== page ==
Homily on Theophany by St. Luke of Simferopol
The Gospel reading of Theophany provides a word of Christ of great importance. And on this I wish now to turn your attention for a bit.
This great event of the Theophany of the Lord was preceded by the preaching on the banks of the Jordan River by John, the Forerunner of the Lord, the greatest among those born of women. His fiery preaching of repentance, for which he prepared beforehand for twenty years in the desert of Judea, attracted to him a great multitude of people. The fiery word of his preaching set ablaze the hearts of men, whom he baptized in the waters of the Jordan to purify their sins.
But on that great day, to his great astonishment, among the others who were coming to be baptized was Him Who he had never seen, but was Him Whom he revealed would come to baptize him with the Holy Spirit. And having fallen at His feet, he told Him with reverence: "I have need to be baptized by You, and You come to me?" (Matthew 3:14)
We, hope are truly baptized by the Holy Spirit and fire, could not understand why the sinless Son of God went to His servant John and asked to be baptized by him with the baptism of repentance, in order for Him to be loosened from sins that He did not possess, if Christ had not responded to the question of the Forerunner in this way: "Let it be so, for thus we will fulfill all righteousness." (Matthew 3:15)
O, our Lord! We venerate You and Your Forerunner, and we thank You from the depths of our hearts for teaching us to respect and honor "all righteousness", and to hate any type of injustice, for this comes from the devil. Every righteousness, even the most insignificant righteous act, is blessed by God. You received baptism from John in the Jordan River for the remission of sins, because You wished to fulfill whatever was seen beforehand in the plan of God. The descent into the waters of the Jordan served as a seal of repentance for those who were coming to be baptized. For repentance from one's whole heart in those who received the baptism of John, received from God remission of their sins...
Therefore, the baptism of John was righteous. Our Savior was not speaking only about this righteousness to John, however, in order to silence him and to answer his question, but He was speaking about every righteousness, in other words, regarding the plan of God. With His Divine Word, He sanctified and blessed every truth and simultaneously condemned every injustice.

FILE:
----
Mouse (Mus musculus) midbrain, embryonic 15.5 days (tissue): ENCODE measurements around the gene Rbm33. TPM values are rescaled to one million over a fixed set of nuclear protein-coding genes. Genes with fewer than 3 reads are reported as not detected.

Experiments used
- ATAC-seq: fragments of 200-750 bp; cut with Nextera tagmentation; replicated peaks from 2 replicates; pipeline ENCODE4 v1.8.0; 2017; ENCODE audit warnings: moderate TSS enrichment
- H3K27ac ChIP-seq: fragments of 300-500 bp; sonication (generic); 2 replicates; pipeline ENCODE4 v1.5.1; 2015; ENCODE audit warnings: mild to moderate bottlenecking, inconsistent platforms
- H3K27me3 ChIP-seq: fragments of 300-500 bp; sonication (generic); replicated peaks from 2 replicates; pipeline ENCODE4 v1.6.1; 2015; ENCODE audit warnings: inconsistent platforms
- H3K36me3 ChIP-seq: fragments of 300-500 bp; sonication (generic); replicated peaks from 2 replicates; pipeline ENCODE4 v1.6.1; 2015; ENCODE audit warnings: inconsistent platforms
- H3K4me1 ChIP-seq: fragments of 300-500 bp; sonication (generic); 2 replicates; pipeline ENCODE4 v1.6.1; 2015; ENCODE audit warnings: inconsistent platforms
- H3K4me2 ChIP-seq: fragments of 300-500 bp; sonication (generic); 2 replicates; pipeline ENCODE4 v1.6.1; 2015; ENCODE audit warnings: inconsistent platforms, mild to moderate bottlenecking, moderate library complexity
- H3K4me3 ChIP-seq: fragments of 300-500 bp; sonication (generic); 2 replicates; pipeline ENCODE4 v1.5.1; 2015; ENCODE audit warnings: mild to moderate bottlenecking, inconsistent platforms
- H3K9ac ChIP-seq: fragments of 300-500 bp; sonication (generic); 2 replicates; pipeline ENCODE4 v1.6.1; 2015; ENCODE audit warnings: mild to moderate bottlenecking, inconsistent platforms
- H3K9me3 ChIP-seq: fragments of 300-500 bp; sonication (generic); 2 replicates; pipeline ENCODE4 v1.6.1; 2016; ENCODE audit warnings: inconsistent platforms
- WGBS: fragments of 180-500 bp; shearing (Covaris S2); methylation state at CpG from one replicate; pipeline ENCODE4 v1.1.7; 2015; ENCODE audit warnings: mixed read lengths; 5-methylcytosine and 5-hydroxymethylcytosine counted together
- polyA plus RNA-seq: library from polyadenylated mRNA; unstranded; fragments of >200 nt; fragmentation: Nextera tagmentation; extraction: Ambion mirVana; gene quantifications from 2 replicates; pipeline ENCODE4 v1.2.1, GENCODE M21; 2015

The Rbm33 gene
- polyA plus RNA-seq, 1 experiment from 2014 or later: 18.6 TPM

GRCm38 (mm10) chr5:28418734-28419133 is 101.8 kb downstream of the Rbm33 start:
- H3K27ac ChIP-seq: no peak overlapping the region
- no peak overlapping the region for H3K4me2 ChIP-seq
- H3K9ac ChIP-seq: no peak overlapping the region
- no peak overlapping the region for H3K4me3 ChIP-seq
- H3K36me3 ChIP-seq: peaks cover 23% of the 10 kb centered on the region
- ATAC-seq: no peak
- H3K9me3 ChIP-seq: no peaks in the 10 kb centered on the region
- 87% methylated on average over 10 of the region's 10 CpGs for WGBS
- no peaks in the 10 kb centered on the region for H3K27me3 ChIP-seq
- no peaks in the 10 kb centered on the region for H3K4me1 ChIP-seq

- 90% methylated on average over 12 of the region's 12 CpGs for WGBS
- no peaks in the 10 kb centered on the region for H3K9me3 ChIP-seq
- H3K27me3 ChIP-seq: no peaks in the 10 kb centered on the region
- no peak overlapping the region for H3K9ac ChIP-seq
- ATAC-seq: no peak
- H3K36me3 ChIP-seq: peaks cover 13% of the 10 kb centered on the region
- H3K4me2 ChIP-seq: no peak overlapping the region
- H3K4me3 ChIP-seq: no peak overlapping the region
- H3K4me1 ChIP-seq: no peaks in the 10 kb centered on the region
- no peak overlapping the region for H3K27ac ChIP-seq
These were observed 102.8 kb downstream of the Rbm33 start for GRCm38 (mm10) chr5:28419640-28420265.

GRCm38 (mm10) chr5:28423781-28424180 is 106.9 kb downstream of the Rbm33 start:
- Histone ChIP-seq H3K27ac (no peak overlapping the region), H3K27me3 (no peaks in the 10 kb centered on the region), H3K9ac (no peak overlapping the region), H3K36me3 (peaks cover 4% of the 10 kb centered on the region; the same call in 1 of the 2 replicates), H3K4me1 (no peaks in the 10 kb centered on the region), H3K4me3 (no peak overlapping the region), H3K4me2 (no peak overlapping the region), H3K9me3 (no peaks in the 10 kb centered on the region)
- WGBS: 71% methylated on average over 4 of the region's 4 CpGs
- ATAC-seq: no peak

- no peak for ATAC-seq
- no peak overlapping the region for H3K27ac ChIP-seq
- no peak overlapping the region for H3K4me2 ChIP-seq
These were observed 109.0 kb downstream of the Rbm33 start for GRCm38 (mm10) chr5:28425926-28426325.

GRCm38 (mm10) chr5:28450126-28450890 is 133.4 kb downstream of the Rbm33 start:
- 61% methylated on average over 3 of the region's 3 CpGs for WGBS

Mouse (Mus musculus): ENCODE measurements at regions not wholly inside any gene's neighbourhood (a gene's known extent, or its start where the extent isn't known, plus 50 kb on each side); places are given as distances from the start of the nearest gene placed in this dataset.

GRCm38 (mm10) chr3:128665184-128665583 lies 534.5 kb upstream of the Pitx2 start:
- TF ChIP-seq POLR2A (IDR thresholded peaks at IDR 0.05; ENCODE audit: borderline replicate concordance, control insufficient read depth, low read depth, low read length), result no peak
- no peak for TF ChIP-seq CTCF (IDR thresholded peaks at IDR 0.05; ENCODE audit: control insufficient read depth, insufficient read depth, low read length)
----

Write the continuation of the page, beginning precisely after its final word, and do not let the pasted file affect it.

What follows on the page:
Think, my beloved, people of the spirit as myself, communicants of the little flock of Christ, how much injustice exists in the word! What a great sin is war, when the faithful, and especially Christian people kill each other! If the murder even of one person is punished by death in many peoples, then, how much will our Lord punish those who have led the murder of tens of millions of people?! Any sin is injustice, and war is the greatest injustice, which we all must despise...
The Baptism of our Lord has for us an exalted meaning as well, for we have the revelation of the Holy Trinity. At the instant when the Lord stood up from the water, from Heaven was heard the voice of God the Father, Which bore witness to the Son, saying: "This is my beloved Son, in Whom I am well-pleased." (Matthew 3:17) And the Holy Spirit "in the form of a dove", descended from Heaven upon the head of the Pre-eternal Son of God. This Theophany has great importance, as it is also called besides the Baptism of the Lord. He Himself, the tri-hypostatic God, revealed the divinity of His Second Person, of the incarnate Word of God. God--Father and Holy Spirit as well--were revealed as well to mankind together with the Savior of the race of men...
O, Son of God! O, our Savior, Lord Jesus Christ! To Your works of love, to Your countless wonders, please do another wonder: draw close with Your right hand to my stony heart and turn it to a "heart of flesh". Amen.
-From the Words and Homilies of St. Luke of Simferopol, Vol. II., Published by Orthodox Kypseli